One State's Trigger Modification Bill Set For Hearing Today

Following the atrocity in Las Vegas, many lawmakers throughout the nation have been preoccupied with banning not just bump stocks, but anything which may allow for a higher rate of fire. One of the latest is the state of Hawaii, which will be holding a hearing on their bill today.


On Tuesday, February 13 2018, the House Committee on Judiciary has scheduled to hear House Bill 1908, legislation prohibiting certain trigger modifications. Contact members of the Committee and urge their opposition to HB 1908 by clicking on the take action button below.

Also, please consider submitting testimony to the committee through the Hawaii Legislature website. In order to submit testimony, you will need to create an account. For help creating an account and submitting testimony, click here.

House Bill 1908, introduced by Representative Gregg Takayama (D-34), would make it a felony for any person who “manufactures or causes to be manufactured, imports into the State, keeps for sale, or offers or exposes for sale, or who gives, lends, or possesses” certain trigger modifications. The broad language of this bill could encompass many common modifications done by law-abiding gun owners to make their firearms more suitable for self-defense, competition, hunting, or even overcoming disability.

The problem with this bill is that there are plenty of ways to increase one’s rate of fire without modifying the trigger at all. Bump fire can be accomplished with things as innocuous as rubber bands or belt loops. All a bill like this will really do is negatively impact things like competition triggers.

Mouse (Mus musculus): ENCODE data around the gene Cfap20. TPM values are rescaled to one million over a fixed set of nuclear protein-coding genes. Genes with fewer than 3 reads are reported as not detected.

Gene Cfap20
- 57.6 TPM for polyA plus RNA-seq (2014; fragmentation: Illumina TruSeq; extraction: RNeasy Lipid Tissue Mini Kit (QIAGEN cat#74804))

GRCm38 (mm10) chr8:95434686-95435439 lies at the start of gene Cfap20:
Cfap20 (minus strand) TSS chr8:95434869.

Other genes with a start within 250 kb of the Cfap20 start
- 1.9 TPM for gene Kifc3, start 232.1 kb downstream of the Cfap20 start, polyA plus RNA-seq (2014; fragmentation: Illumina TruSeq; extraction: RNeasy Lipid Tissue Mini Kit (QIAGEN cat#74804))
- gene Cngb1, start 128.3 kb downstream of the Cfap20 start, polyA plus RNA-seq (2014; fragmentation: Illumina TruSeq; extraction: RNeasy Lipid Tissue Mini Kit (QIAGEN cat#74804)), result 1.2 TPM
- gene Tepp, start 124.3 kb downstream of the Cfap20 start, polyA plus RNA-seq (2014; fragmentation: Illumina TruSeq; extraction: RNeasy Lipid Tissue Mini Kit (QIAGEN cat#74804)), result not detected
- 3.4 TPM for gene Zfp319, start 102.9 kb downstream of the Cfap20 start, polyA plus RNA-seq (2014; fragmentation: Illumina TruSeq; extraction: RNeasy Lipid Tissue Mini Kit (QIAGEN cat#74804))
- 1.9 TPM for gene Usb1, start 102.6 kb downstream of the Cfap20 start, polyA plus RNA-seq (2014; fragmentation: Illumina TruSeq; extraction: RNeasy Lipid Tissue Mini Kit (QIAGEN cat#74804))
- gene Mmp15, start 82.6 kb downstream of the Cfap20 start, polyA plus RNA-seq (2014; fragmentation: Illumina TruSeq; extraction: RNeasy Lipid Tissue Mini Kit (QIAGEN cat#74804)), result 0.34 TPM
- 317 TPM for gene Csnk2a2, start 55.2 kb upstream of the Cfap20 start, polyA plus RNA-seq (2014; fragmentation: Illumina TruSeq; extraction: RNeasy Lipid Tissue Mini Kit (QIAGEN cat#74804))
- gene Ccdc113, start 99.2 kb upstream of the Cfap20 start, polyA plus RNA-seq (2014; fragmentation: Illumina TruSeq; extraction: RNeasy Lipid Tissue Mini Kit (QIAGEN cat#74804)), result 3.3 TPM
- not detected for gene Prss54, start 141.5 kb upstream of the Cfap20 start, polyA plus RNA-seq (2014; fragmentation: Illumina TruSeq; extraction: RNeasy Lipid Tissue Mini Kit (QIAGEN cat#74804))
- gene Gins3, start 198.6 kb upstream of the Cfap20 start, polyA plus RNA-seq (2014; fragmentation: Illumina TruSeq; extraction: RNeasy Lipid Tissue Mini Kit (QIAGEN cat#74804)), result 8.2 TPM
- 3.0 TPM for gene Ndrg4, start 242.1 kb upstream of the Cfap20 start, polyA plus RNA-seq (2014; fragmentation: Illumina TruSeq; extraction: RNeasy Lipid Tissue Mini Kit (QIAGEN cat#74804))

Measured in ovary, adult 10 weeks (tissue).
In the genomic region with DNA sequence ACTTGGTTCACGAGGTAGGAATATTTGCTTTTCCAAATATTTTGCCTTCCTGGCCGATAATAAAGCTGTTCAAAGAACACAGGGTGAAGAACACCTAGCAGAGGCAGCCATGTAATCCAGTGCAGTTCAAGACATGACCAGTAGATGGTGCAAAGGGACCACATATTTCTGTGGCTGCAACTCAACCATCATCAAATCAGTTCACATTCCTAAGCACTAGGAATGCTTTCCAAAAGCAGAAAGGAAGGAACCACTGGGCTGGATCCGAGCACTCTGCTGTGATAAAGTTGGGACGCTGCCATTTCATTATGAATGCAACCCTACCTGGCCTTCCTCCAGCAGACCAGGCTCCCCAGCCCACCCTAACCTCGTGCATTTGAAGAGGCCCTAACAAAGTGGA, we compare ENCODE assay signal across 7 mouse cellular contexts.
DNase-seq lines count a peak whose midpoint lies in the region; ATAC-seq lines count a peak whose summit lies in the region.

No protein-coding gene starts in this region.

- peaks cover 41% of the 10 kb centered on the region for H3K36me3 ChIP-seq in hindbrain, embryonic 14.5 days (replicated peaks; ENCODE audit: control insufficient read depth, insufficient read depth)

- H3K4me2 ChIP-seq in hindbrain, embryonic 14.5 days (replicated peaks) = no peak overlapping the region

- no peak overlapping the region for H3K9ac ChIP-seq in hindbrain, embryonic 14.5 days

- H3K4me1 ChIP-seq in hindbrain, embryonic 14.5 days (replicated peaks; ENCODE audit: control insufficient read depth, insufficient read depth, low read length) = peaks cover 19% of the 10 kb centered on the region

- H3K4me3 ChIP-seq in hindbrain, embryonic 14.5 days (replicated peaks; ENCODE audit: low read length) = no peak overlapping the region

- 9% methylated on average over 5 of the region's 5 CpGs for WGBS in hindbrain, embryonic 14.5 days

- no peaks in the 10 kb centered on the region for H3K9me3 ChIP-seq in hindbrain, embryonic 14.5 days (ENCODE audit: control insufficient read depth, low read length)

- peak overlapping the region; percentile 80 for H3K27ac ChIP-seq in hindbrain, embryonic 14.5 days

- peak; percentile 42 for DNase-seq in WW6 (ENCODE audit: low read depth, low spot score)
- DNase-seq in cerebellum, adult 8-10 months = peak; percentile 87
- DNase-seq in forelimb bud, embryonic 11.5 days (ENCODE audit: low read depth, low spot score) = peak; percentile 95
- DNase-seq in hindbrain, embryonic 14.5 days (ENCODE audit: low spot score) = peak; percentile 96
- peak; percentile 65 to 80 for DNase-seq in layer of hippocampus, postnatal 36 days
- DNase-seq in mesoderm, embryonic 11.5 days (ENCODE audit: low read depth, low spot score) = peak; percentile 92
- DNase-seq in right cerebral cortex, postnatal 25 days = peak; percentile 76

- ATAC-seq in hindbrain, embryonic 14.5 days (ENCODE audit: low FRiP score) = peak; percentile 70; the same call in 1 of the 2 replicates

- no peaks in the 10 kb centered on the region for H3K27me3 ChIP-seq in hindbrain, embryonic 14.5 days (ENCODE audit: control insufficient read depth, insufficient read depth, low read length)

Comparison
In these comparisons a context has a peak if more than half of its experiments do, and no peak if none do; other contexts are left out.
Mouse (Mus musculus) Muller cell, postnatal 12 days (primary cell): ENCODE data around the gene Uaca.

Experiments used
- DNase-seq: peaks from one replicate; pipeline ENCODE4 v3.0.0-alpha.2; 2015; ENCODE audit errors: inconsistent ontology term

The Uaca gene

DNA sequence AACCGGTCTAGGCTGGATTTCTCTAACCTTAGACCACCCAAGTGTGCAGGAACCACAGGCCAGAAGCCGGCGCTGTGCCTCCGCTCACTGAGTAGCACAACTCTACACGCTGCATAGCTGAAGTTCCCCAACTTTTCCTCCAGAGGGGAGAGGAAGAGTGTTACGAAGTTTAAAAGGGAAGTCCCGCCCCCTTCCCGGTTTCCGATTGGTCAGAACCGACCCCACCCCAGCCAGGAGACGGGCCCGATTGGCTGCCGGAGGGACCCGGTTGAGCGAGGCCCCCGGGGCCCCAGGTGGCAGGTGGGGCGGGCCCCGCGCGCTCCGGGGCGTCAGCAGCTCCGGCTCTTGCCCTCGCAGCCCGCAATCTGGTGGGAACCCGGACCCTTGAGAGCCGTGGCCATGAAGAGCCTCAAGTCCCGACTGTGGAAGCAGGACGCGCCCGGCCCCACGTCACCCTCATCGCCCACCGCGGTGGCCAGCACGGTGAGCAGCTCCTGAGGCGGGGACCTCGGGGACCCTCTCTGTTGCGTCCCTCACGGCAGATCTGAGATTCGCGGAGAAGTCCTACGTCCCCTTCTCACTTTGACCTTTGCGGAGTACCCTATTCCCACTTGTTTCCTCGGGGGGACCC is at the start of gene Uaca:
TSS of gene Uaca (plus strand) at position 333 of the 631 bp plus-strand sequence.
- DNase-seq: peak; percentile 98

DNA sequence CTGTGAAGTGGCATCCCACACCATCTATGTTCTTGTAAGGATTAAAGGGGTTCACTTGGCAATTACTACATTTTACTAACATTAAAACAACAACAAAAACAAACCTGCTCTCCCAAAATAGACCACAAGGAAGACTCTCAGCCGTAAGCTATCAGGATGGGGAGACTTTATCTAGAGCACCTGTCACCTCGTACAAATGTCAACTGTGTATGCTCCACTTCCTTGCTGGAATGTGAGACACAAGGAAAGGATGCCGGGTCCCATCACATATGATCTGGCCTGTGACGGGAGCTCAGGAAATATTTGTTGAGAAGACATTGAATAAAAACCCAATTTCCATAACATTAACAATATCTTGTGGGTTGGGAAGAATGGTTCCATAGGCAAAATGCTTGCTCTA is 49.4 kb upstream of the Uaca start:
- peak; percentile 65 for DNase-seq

People who want to bump fire will continue to — legally, even.

Unfortunately, laws are often crafted by people who know nothing about guns. They step up, pontificate endlessly about the need for new regulations, and yet never seem to grasp even basic facts about the things they’re trying to regulate. In this case, they don’t understand that bump fire doesn’t require special modifications to be accomplished. Had bump stocks not been available to the Las Vegas shooter, he’d have simply replicated that rate of fire through other means.

Instead, they’ll push for these laws because it’ll make them look good back home, and that’s all politics is really about. It’s not about trying to do good for your constituents, it’s about looking good for your constituents.

In this case, I suspect some of the lawmakers who are supporting this bill know it won’t really do anything. They know that it won’t stop criminally minded people from doing horrible things. They know it’ll only impact the law-abiding gun owners who aren’t a threat to anyone or anything. They know it. They just don’t care.


Instead, they want to battle against the proverbial windmills because that’s what their voters want to see. They’re cowards who won’t look back home and say, “This law won’t accomplish anything, so I’m not going to vote for it.”

Of course, there are also the delusional who really do think it’ll help, all evidence to the contrary aside. I’m not really sure which are more prevalent. Then again, does it really matter?

Join the conversation as a VIP Member